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1 in 5 physicians want to cut back clinical work hours over frustrations

New AMA report finds the weight of technology and administrative burdens is creeping into time physicians need for patient care.

Jeff Lagasse, Associate Editor

The burden and bureaucracy of modern medicine, not to mention technological frustrations, inflict a toll on U.S. physicians and appear to be major factors influencing their intentions to reduce clinical work hours or leave the profession, according to new research by experts at the American Medical Association, Mayo Clinic and Stanford University.

The research calls for a comprehensive approach by national policymakers and healthcare providers to address the challenges.

Published in the new issue of Mayo Clinic Proceedings, the findings show roughly one in five physicians intend to reduce clinical work hours in the next year. And about one in 50 physicians intend to leave medicine for a different career entirely in the next two years.

[Also: Reversing physician burnout requires total change in the culture of medicine]

The study's authors highlight a correlation between the career plans of physicians and the growing problem of burnout, technological dissatisfaction and administrative fatigue among physicians. 

Physicians who were burned out, dissatisfied with work-life integration, and dissatisfied with electronic health records were more likely to intend to reduce clinical work in the next 12 months. Burnout is the largest factor influencing physicians who intend to leave medicine in the next two years; mounting obstacles to patients' care have been contributing to emotional fatigue and loss of enthusiasm and may foreshadow a crisis in the American healthcare system.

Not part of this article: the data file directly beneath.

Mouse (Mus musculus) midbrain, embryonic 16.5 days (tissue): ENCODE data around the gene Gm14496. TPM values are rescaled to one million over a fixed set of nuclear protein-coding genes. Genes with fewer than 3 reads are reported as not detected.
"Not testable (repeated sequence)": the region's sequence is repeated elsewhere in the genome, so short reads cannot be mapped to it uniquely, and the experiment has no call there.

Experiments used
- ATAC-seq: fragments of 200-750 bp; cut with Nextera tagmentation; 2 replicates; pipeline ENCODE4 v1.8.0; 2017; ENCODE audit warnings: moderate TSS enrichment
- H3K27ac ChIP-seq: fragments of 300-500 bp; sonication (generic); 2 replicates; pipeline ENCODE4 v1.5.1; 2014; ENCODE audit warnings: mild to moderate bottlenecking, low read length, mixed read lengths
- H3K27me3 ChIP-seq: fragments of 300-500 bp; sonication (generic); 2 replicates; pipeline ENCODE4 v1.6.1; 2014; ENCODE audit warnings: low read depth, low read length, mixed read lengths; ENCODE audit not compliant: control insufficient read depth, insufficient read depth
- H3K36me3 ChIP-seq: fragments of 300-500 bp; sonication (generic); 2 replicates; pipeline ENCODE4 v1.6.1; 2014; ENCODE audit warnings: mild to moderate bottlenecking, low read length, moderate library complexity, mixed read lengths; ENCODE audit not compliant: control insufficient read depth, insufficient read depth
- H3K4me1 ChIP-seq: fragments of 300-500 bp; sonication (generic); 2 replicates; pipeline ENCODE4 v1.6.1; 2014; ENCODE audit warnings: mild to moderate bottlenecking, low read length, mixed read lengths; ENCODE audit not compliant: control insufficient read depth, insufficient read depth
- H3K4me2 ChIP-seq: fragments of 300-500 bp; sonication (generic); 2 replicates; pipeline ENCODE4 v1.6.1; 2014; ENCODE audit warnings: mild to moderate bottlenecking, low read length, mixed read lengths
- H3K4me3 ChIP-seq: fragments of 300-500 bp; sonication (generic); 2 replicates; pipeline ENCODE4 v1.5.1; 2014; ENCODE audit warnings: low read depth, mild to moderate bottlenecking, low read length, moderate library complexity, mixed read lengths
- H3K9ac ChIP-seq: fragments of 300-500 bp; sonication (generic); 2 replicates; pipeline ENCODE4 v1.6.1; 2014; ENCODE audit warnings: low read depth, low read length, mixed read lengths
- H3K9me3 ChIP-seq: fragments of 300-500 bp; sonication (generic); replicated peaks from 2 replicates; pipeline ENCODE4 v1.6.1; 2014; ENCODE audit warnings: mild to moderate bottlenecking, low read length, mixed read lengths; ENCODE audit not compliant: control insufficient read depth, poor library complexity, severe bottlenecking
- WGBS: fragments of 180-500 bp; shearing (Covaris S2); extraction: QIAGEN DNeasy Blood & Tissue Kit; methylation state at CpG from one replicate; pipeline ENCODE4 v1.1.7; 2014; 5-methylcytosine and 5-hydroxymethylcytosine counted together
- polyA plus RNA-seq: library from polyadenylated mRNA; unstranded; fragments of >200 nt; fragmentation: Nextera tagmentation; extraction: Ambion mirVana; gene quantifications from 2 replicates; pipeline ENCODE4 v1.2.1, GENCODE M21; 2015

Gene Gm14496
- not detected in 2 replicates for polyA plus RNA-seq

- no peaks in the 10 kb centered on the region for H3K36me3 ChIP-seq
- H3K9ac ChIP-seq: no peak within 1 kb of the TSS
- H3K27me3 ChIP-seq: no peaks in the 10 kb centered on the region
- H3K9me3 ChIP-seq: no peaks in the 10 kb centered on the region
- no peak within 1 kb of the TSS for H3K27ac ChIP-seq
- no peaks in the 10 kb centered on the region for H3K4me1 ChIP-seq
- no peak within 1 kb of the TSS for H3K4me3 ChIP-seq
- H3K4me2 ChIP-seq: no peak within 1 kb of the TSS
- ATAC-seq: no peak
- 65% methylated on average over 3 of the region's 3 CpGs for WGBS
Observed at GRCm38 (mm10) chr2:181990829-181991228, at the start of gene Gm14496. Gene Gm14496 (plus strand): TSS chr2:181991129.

[Also: Tackling the physician shortage: Reduce inefficiency, add residency slots]

Attrition in the physician workforce results in diminished access to care for patients. If just 30 percent of physicians follow through on their intention to leave medicine in the next two years, the study estimates approximately 4,759 physicians would leave the workforce -- a loss roughly equivalent to eliminating the graduating classes of 19 U.S. medical schools in each of the next two years.

"Our findings have profound implications for health care organizations," the authors wrote. "Replacing physicians is costly to institutions, with one recent analysis suggesting costs of $800,000 or more per physician. In addition, turnover is disruptive to patients, staff and organizational culture."

To help physicians succeed in their life's work of caring for patients, the AMA has made the prevention of burnout a core priority. Working with partners across healthcare, the AMA is leading a change in medicine that embraces physician well-being as a critical factor in the long-term clinical and economic success of the nation's healthcare system.

The AMA is also striving to help physicians cope with the challenges of providing quality patient care in a modern environment, arming them with relevant tools, information and resources -- and, in so doing, rekindle a joy in medicine. The STEPS Forward collection of practice improvement strategies helps physicians make changes to their practices, offering free online modules that help physicians and health leaders learn their risk factors for burnout, and adopt medical practice solutions to reignite professional fulfillment and resilience. The modules include Creating the Organizational Foundation for Joy in Medicine, Implementing Team-Based Care, Team Documentation, and EHR In-Basket Restructuring for Improved Efficiency.

Twitter: @JELagasse
Email the writer: jeff.lagasse@himssmedia.com

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